A co-authored blog by Timothy Anderson, Bloomington Public Schools, and Cassandra Erkens
Recently, an educator posted a blog in which he asserted that today’s schools need to be more savvy as they hire educational consultants. While we agree that the premise of his title is true, we would argue for the school/consultant relationship to be more savvy for very different reasons and in very different ways than the author suggested in his article. Quality school improvement work goes well beyond consultants showing up on time, and delivering engaging content, and remaining open minded. Both the consultant(s) and the school(s) need to be more sophisticated in their overall approach to getting quality work done.
When schools and districts strive to function as learning communities, they must internalize and own their own professional development. Every team meeting should in fact be a learning conversation that informs practice. (For information on Job Embedded Professional development, see the report put out by Learning Forward.) This is not to suggest that going out for external training opportunities or bringing in external consultants for staff training disappear completely, but it is to suggest that educators must interact with external resources differently. Professional development can no longer stop at exposure to strategies coupled with implicit faith in both 1) the outside experts to provide quality and 2) the internal staff to apply it.
In a learning community based organization, the consultancy model changes in the following ways:
- Teams seek desired expertise to answer their own provocative questions;
- Teams strive to implement proposed new practices with fidelity;
- Teams have a compulsion to measure effectiveness of those strategies through an action research orientation; and
- Teams work to develop their own mastery such that they themselves can grow the organization’s capacity to fully implement and internalize the work.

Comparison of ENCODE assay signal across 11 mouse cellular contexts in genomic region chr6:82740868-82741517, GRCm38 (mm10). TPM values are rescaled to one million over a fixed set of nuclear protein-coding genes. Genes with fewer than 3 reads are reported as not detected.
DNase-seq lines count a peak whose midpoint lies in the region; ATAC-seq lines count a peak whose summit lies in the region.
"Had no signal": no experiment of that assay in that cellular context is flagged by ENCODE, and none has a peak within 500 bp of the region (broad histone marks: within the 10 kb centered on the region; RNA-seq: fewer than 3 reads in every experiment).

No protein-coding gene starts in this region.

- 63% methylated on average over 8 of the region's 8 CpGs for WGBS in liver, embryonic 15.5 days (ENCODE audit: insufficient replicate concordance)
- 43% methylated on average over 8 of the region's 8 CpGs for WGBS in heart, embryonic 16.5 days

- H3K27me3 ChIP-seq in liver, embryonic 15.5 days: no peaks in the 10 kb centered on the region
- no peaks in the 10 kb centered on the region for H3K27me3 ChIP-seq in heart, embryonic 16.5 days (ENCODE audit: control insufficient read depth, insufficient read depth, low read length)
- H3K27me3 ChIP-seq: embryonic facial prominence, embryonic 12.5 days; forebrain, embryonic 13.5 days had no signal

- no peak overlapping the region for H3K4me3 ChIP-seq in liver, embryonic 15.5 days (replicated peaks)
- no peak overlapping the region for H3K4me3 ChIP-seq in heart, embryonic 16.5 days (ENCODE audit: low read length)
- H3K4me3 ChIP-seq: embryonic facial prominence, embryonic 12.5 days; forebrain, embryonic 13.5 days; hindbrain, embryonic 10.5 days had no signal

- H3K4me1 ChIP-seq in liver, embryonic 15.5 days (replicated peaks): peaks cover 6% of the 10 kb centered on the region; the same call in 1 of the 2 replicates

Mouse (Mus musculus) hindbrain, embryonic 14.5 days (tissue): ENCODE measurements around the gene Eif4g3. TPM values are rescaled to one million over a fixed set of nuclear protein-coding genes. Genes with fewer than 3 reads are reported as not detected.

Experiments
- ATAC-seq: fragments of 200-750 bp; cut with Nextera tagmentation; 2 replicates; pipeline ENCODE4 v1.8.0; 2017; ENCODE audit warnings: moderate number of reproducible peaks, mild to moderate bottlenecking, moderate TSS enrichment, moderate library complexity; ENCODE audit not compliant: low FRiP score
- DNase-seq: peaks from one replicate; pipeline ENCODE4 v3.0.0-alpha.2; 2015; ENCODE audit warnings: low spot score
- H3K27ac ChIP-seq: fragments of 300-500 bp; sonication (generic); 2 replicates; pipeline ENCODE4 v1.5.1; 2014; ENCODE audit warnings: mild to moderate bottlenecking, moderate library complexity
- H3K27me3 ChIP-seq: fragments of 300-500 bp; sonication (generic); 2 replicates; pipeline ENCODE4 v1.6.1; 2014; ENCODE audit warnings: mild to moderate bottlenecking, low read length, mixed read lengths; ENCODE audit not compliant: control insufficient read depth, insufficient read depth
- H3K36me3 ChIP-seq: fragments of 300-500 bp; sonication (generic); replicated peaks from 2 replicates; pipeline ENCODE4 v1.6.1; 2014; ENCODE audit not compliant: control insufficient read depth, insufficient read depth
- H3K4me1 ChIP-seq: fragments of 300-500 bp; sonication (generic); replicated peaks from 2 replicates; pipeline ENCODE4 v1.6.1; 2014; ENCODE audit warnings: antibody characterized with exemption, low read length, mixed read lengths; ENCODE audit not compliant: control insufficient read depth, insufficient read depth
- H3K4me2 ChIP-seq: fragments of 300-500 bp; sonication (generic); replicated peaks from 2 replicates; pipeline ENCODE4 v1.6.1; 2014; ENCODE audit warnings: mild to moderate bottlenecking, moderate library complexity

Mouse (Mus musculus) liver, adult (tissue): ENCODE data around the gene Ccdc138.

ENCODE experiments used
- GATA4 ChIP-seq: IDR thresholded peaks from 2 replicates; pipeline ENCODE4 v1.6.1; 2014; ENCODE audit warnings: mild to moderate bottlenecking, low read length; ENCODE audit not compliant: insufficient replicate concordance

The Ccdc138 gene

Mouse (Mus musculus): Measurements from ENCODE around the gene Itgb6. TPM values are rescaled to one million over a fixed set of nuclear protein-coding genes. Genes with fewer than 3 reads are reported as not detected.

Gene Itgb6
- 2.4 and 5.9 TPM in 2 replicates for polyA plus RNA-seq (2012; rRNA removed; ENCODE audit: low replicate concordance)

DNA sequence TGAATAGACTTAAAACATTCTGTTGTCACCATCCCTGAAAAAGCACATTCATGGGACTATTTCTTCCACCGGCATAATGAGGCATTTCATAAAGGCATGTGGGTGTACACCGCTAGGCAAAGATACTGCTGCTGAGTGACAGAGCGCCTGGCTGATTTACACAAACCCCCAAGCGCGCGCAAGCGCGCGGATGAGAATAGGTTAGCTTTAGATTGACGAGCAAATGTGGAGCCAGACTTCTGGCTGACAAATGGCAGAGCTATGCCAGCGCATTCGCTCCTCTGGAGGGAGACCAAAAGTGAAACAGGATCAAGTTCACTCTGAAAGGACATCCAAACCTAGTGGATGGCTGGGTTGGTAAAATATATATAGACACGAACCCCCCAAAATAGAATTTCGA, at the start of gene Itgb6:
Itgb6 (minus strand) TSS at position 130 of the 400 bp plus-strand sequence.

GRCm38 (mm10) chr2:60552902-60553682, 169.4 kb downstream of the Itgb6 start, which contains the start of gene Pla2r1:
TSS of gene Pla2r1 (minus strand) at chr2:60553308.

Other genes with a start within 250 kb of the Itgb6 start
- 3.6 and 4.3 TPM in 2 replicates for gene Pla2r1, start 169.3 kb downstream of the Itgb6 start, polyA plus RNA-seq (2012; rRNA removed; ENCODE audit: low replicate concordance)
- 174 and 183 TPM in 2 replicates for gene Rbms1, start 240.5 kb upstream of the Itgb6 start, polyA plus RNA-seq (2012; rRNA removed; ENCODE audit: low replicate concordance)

In this model, teams are not dependent on outside consultants to lead them; instead, they partner with outside experts regarding where they are and where they need to be. Together, school leaders and outside experts co-create and enact plans to address identified next steps. The new consultancy paradigm involves collaboration internally and externally.
A Case Study: Bloomington Public Schools in Minnesota
Bloomington Public Schools developed a new professional development model to follow the guiding principles of quality professional development in a collaborative organization. In both June of 12 and June of 13, each secondary school in the district sent a leadership team (comprised of building administrators and teacher leaders) to a two-day leadership academy, held in one of the schools. The goal of the academy was to empower teams to manage their own growth regarding the district’s ongoing initiatives:
- Creating school-wide, responsive intervention systems and plans;
- Analyzing School Data – qualitative and quantitative;
- Developing a formative rich assessment culture and practice; and,
- Aligning grading practices and policies to the best practices that truly support learning.
During the academy, each team was given a room within the school to call home base for the full two days. They remained in their home base room so they could discuss their building specific, staff needs and then strategize their next steps. Teams had access to current online data, digital handouts, templates and protocols to support their work as well as projectors, flip chart paper, post it notes and the other essentials critical to support the needs that spontaneously arise during planning sessions.
To support their work, a team of internal coaches and external experts was hired relative to the emerging needs of the district relative to each of the target areas (Interventions, Data Analysis, Formative Assessments, and Grading). In 90 minute blocks of time, experts rotated to meet with the individual teams. The consultants were advised not to deliver a typical presentation. Instead, they were to listen, guide, and facilitate the individual team’s work as it related to their specific area of expertise. Those consultants were prepared for each site’s work ahead of time with site-specific data.
Over the course of the past two years, Bloomington’s secondary schools have taken responsibility for their direction in school improvement efforts. They no longer wait for a consultant to advise them based on the topic of the day. Now, when consultants visit the Bloomington schools, they are advised on the specific support that the site is seeking. Throughout the presentation, they are given feedback as to whether or not their efforts are hitting the desired mark. Together, school leaders and consultants strive to move the school forward.